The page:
• Finally, you must comb through the returns and customer feedback information, looking for how to improve your product to better meet your market’s expectations, how to improve your delivery systems or how to enhance your customer services.  By ensuring that you are delivering a Whole Product to your market, barriers to sales are minimized.  In several of the businesses where I initiated this process, we identified several potentially very large customers, teetering on the edge of leaving us, that became long term anchor customers as a result of a change in how we handled service for them.
  • Using a more focused team from engineering and manufacturing, you can explore the profitability of each product in more depth.  What components are the key drivers of cost in your products?  Are they appropriate?  Are you using the best supply chain to allow you to deliver the most value to your customers and the most profit to your business?  Can you leverage your supply chain to improve quality?  To improve lead times though consolidation?
  • A similar focused team from manufacturing and engineering can focus on the forecasting process.  Through improved forecasting and communications with sales, inventory turns (cash), revenue predictability and customer lead times can be improved.  Further, with better system level data on trends coming from sales, product management and engineering can better drive increased revenue and profits through more targeted development plans.

In a turnaround situation or if you are just getting started with this kind of regular analysis and methodology, you need to take a Pareto analysis approach to identify what to attack first.  In other words, you need to focus on attacking what is going to make the most positive impact on your business first.  To do this, document all of your findings and estimate the impact of problem resolution for each activity, and stack rank them all.  While your estimates may not be entirely accurate, typically the order of magnitude of the opportunities will make sorting easy.  In deciding where to start, do not try to attack everything at once.  Be sure to limit the number of items that you plan to lead personally.  Whatever you lead personally must be executed as a showcase example for excellence and commitment.  Also, don’t let other organizational leaders off the hook.  Each leader should be delegated to manage one or two important change items from this process and to provide a commitment for a timeline for execution and results.

Once the process has been launched, continuation of this holistic P&L management approach should then become a regular part of business execution.  The action items identified should be reviewed for improvement and closure in regular staff meetings or operational excellence meetings.  The data sets described earlier should be run on a monthly basis to assess positive (or negative) changes.  The finance department should embrace the data analysis for the benefit of the functional groups and the IT team can help to develop data driven dashboards to make ongoing analysis more effective.  In quarterly business reviews, you should discuss the key metrics above and look for new areas to improve – in different aspects of your business, in market growth, in operational excellence.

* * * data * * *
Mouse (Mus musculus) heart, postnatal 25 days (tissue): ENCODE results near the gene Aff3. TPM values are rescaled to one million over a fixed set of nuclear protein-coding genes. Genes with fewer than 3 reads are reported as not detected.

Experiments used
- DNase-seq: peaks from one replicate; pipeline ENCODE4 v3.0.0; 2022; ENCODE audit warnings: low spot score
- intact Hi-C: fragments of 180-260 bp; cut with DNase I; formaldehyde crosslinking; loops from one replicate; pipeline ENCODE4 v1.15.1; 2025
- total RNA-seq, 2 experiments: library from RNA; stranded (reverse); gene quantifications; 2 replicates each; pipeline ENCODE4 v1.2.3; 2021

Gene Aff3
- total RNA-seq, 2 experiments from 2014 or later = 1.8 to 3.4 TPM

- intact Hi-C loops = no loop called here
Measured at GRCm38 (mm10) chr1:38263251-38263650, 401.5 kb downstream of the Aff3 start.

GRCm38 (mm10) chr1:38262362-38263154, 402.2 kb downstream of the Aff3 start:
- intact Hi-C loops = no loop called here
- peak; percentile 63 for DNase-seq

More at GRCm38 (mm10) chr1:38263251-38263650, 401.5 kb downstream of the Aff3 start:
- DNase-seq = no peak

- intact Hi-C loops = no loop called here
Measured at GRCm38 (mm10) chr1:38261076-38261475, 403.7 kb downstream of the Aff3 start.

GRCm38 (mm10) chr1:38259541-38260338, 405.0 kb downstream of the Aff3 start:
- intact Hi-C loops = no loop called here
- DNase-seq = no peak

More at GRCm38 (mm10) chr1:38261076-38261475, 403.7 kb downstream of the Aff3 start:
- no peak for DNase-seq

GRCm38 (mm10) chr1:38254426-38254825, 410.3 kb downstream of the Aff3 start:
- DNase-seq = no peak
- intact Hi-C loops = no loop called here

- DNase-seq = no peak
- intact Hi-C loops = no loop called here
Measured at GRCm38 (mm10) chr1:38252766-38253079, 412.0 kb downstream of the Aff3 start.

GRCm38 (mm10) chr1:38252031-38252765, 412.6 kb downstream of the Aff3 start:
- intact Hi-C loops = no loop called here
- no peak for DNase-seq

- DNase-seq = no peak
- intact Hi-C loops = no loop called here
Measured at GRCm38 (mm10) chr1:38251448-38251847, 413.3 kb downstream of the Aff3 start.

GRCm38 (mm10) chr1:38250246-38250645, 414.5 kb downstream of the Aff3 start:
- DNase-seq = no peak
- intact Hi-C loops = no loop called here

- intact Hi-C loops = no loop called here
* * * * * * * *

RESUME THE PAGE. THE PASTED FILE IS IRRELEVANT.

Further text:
As improvements to the process, year-over-year and quarter-over-quarter performance goals should be established using target market size, market share and annual market growth estimates as the basis.  Growth targets for your revenue should be calculated using the expected growth rate (CAGR) plus any targeted share gain you should achieve by out-performing your competition.  Benchmarks for functional group improvements and for improvements in operational excellence can be added by using best in class benchmarks based on emerging industry practices.  At this point, your P&L management process becomes integrated with your Strategic Management Process.

Managing the performance of your business is a task that is never completed.  It is more of an evolving and exciting journey.  By working with meaningful data about your own business performance, by harnessing information on the emerging competition and market forces and by putting in place a regular process to focus your energy and execution, you can outperform your competition and put your company in a virtuous cycle of improvement and success.